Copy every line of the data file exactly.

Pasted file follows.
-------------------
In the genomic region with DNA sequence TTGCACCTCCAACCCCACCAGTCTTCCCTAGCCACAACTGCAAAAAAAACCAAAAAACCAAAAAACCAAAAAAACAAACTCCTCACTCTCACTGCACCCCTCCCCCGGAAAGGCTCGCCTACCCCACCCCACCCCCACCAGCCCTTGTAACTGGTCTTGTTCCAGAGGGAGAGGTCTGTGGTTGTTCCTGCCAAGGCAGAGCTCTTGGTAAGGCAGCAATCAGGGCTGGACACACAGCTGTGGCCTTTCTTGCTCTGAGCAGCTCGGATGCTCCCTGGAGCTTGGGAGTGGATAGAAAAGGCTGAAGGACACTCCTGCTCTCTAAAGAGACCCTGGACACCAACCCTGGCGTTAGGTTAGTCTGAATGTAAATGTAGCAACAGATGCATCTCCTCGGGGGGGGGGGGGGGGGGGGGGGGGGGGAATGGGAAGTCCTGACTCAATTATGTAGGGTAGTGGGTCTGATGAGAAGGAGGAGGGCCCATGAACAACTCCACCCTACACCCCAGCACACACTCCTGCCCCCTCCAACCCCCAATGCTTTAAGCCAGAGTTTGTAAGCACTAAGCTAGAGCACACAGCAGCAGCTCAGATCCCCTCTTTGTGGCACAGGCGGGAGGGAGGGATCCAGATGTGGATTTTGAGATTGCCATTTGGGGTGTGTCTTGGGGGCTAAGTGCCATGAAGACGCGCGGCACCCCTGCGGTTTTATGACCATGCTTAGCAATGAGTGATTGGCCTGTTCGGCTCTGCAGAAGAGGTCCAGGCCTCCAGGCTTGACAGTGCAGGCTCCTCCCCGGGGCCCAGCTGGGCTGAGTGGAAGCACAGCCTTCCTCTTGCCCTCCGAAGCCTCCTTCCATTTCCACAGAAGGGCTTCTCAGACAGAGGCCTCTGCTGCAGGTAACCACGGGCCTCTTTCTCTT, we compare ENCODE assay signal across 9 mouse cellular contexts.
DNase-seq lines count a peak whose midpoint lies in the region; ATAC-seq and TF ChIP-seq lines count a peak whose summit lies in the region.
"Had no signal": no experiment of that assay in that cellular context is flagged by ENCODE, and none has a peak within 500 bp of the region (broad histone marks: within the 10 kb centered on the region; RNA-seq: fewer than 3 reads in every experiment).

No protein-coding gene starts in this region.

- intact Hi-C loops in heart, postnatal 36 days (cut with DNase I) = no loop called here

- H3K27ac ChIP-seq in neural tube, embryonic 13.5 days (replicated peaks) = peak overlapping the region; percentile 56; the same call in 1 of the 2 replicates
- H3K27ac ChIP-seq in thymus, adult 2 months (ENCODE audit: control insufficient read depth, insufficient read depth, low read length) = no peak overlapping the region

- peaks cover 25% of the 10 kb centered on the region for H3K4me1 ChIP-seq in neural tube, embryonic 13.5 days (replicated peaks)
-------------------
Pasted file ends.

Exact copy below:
In the genomic region with DNA sequence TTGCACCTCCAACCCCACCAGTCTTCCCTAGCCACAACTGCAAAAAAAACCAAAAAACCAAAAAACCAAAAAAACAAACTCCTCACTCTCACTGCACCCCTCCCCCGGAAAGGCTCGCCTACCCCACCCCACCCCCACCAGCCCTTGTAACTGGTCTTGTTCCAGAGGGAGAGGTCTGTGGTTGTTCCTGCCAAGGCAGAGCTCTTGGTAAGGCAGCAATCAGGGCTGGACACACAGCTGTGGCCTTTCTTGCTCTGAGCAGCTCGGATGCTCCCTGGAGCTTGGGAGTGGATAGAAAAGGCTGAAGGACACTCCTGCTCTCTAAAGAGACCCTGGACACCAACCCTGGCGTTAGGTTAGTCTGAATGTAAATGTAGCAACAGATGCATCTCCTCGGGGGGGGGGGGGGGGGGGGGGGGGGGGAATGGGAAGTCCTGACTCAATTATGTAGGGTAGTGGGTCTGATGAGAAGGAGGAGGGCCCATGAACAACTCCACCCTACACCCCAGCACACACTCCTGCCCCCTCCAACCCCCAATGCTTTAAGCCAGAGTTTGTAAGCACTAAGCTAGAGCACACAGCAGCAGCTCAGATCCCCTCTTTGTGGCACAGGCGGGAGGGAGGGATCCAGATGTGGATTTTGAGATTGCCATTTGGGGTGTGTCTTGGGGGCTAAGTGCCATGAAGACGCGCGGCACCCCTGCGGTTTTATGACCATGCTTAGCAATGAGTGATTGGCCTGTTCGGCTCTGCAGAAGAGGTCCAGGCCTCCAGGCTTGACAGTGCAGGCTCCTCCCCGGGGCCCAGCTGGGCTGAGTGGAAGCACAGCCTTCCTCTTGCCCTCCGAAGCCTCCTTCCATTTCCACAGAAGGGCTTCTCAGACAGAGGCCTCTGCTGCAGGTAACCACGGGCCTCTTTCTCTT, we compare ENCODE assay signal across 9 mouse cellular contexts.
DNase-seq lines count a peak whose midpoint lies in the region; ATAC-seq and TF ChIP-seq lines count a peak whose summit lies in the region.
"Had no signal": no experiment of that assay in that cellular context is flagged by ENCODE, and none has a peak within 500 bp of the region (broad histone marks: within the 10 kb centered on the region; RNA-seq: fewer than 3 reads in every experiment).

No protein-coding gene starts in this region.

- intact Hi-C loops in heart, postnatal 36 days (cut with DNase I) = no loop called here

- H3K27ac ChIP-seq in neural tube, embryonic 13.5 days (replicated peaks) = peak overlapping the region; percentile 56; the same call in 1 of the 2 replicates
- H3K27ac ChIP-seq in thymus, adult 2 months (ENCODE audit: control insufficient read depth, insufficient read depth, low read length) = no peak overlapping the region

- peaks cover 25% of the 10 kb centered on the region for H3K4me1 ChIP-seq in neural tube, embryonic 13.5 days (replicated peaks)